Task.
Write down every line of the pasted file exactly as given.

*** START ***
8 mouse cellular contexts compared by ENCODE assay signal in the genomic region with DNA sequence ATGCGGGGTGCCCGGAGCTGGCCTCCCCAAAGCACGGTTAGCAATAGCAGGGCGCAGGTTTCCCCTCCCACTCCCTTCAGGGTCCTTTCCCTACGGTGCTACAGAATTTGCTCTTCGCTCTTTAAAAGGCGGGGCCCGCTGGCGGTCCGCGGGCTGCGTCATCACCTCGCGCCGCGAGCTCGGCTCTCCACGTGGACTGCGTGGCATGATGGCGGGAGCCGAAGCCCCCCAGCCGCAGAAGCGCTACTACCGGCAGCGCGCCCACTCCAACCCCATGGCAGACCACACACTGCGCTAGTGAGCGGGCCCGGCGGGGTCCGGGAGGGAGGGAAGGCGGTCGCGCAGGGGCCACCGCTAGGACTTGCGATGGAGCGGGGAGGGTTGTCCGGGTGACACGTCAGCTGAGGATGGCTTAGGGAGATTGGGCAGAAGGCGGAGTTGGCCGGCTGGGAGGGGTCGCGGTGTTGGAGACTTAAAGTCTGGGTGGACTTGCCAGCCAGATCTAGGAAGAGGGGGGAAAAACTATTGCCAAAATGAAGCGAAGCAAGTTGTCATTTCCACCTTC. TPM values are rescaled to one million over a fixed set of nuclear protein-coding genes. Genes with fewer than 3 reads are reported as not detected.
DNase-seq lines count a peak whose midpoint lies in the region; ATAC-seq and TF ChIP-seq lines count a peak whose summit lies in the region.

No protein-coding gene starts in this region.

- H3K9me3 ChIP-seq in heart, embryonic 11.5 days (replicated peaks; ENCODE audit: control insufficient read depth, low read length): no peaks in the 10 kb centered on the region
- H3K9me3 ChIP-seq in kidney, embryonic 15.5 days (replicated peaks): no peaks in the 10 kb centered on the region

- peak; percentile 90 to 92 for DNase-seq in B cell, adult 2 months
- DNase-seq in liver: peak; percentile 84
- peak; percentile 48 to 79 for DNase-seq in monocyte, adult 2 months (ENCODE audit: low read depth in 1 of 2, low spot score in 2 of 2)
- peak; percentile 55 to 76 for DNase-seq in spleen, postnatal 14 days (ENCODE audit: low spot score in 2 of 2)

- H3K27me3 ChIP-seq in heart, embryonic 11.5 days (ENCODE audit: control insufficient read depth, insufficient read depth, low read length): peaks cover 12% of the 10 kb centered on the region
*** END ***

8 mouse cellular contexts compared by ENCODE assay signal in the genomic region with DNA sequence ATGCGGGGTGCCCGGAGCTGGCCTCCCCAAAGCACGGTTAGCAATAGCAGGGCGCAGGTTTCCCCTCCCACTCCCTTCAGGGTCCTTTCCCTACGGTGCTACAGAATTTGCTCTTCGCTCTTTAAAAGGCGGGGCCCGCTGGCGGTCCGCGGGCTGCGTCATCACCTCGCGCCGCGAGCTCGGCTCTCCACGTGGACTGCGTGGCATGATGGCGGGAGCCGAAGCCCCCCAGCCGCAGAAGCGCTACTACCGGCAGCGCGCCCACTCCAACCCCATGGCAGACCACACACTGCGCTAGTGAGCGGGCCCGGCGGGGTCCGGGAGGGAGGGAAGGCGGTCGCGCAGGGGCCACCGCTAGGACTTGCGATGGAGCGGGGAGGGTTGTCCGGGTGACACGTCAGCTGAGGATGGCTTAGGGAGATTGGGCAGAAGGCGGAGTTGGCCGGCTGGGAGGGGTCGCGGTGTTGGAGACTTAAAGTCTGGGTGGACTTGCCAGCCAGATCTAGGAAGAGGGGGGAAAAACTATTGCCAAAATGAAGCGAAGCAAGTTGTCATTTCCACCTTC. TPM values are rescaled to one million over a fixed set of nuclear protein-coding genes. Genes with fewer than 3 reads are reported as not detected.
DNase-seq lines count a peak whose midpoint lies in the region; ATAC-seq and TF ChIP-seq lines count a peak whose summit lies in the region.

No protein-coding gene starts in this region.

- H3K9me3 ChIP-seq in heart, embryonic 11.5 days (replicated peaks; ENCODE audit: control insufficient read depth, low read length): no peaks in the 10 kb centered on the region
- H3K9me3 ChIP-seq in kidney, embryonic 15.5 days (replicated peaks): no peaks in the 10 kb centered on the region

- peak; percentile 90 to 92 for DNase-seq in B cell, adult 2 months
- DNase-seq in liver: peak; percentile 84
- peak; percentile 48 to 79 for DNase-seq in monocyte, adult 2 months (ENCODE audit: low read depth in 1 of 2, low spot score in 2 of 2)
- peak; percentile 55 to 76 for DNase-seq in spleen, postnatal 14 days (ENCODE audit: low spot score in 2 of 2)

- H3K27me3 ChIP-seq in heart, embryonic 11.5 days (ENCODE audit: control insufficient read depth, insufficient read depth, low read length): peaks cover 12% of the 10 kb centered on the region